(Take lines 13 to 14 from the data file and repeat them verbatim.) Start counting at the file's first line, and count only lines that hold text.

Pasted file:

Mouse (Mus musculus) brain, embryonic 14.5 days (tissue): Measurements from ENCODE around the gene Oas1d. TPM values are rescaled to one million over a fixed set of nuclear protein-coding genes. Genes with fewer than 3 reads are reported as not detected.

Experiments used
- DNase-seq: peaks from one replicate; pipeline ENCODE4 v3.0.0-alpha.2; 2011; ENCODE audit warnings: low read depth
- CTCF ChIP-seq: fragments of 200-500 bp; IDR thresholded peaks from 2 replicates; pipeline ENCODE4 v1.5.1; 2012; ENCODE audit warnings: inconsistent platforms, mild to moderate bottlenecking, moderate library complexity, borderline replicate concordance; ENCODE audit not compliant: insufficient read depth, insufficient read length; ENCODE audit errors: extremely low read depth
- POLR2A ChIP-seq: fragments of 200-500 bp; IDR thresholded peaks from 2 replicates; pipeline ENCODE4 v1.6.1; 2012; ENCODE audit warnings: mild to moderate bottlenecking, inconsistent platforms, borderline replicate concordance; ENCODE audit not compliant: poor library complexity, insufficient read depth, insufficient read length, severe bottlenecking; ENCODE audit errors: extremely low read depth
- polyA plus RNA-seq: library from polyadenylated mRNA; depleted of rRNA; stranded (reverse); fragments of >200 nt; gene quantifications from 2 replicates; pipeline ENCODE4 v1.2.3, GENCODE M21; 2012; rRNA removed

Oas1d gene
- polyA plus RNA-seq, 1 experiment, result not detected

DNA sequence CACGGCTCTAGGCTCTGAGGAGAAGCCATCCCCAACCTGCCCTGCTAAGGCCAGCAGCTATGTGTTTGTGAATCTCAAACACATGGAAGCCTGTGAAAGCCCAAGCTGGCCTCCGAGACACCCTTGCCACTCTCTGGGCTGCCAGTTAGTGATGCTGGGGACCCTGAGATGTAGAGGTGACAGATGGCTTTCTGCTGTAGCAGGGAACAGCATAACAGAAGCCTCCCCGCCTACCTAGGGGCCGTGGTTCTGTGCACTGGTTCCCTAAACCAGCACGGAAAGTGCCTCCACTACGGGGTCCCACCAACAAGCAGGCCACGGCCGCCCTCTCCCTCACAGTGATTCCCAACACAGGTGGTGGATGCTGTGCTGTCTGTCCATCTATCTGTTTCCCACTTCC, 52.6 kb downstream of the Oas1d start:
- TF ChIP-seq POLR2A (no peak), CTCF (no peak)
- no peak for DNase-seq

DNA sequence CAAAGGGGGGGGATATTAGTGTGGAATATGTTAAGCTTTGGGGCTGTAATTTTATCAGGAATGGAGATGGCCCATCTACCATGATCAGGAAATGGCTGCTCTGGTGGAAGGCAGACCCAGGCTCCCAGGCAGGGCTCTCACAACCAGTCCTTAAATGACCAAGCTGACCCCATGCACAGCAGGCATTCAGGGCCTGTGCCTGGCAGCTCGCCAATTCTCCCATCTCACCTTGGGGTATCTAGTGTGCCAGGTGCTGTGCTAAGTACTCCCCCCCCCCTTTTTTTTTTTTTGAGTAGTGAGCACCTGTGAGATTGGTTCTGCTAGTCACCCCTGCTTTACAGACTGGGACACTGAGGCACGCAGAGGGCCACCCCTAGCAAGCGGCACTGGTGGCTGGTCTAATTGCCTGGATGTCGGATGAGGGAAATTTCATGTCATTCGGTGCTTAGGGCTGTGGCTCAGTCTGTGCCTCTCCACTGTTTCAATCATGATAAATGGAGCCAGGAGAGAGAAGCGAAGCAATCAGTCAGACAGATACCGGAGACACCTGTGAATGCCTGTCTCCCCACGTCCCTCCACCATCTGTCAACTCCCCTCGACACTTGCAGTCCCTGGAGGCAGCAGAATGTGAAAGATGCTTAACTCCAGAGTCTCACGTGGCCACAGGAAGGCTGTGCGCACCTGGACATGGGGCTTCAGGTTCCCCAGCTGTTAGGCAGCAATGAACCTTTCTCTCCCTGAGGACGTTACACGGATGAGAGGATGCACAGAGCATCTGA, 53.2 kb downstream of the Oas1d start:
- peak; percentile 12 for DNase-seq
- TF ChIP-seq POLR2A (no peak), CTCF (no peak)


- peak; percentile 12 for DNase-seq
- TF ChIP-seq POLR2A (no peak), CTCF (no peak)